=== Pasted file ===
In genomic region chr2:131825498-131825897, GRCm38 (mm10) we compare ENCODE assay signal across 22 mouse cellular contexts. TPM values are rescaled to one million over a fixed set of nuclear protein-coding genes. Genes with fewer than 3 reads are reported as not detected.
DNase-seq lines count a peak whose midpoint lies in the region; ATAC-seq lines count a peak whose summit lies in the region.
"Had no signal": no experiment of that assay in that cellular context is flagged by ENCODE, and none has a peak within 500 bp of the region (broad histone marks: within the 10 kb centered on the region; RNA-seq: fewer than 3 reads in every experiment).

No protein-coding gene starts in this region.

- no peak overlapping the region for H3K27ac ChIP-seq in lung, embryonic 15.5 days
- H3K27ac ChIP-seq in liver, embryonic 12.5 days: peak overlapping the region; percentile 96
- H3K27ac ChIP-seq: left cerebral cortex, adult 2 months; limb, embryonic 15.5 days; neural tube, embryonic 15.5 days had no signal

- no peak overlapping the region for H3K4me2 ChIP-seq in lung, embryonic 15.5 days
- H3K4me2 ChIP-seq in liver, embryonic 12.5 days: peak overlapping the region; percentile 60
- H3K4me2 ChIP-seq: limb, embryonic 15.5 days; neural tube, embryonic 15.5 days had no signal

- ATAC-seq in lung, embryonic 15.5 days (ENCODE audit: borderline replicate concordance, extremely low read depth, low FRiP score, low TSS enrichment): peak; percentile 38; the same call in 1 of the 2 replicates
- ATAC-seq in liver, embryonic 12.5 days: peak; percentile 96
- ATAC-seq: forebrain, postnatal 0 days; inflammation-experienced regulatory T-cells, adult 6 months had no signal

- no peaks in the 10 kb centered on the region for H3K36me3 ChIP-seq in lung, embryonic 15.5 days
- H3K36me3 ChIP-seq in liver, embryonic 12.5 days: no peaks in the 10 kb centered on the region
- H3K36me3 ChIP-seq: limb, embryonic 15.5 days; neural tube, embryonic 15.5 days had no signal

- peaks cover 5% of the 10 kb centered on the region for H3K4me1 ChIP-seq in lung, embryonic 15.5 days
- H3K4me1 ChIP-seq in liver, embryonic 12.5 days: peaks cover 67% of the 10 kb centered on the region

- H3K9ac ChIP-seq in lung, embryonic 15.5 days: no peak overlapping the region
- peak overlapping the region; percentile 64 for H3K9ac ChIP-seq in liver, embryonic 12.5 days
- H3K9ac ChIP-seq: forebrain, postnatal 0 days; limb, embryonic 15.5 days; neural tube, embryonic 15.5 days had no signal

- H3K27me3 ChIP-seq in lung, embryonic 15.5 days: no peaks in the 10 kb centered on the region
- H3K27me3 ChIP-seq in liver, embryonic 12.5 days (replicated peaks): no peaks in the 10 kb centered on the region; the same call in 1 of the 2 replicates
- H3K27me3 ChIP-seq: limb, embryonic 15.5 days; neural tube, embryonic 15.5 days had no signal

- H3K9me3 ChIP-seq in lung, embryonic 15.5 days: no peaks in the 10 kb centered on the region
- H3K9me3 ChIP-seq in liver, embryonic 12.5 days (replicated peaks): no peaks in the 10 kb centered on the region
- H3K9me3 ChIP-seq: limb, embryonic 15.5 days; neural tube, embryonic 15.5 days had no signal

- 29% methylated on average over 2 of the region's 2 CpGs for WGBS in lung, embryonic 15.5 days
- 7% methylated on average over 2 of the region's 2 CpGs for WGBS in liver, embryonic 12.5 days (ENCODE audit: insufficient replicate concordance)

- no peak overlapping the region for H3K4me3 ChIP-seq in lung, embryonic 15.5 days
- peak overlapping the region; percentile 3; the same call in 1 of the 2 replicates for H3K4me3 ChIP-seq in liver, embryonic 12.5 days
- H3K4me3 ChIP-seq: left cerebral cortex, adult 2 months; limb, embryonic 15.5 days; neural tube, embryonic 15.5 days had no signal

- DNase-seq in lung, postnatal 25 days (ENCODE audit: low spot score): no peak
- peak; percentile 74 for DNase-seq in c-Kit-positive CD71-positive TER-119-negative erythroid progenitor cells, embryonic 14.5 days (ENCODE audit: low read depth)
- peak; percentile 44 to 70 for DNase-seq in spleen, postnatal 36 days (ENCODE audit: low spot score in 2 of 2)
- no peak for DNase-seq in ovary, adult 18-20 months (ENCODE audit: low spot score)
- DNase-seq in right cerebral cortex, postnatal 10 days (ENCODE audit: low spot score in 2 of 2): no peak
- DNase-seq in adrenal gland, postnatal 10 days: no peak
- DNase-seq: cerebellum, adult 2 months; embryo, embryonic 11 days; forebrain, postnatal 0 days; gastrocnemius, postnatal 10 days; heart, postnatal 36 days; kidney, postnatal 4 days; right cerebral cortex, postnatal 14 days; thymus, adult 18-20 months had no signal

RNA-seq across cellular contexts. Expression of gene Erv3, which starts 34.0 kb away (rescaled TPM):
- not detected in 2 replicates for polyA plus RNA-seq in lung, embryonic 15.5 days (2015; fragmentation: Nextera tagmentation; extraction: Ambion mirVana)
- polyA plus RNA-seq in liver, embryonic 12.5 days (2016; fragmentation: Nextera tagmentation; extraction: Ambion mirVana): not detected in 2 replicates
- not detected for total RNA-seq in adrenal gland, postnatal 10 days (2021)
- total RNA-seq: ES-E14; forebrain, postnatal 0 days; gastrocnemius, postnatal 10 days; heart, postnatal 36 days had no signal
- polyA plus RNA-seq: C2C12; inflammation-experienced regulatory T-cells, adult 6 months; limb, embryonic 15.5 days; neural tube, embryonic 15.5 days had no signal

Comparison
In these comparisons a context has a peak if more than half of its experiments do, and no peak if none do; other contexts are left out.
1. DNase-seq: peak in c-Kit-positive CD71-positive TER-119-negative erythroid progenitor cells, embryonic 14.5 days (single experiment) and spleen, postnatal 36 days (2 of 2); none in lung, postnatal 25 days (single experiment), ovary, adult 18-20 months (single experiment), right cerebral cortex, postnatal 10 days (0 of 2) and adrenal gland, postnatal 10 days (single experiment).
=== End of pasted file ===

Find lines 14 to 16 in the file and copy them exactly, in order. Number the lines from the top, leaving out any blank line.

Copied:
- no peaks in the 10 kb centered on the region for H3K36me3 ChIP-seq in lung, embryonic 15.5 days
- H3K36me3 ChIP-seq in liver, embryonic 12.5 days: no peaks in the 10 kb centered on the region
- H3K36me3 ChIP-seq: limb, embryonic 15.5 days; neural tube, embryonic 15.5 days had no signal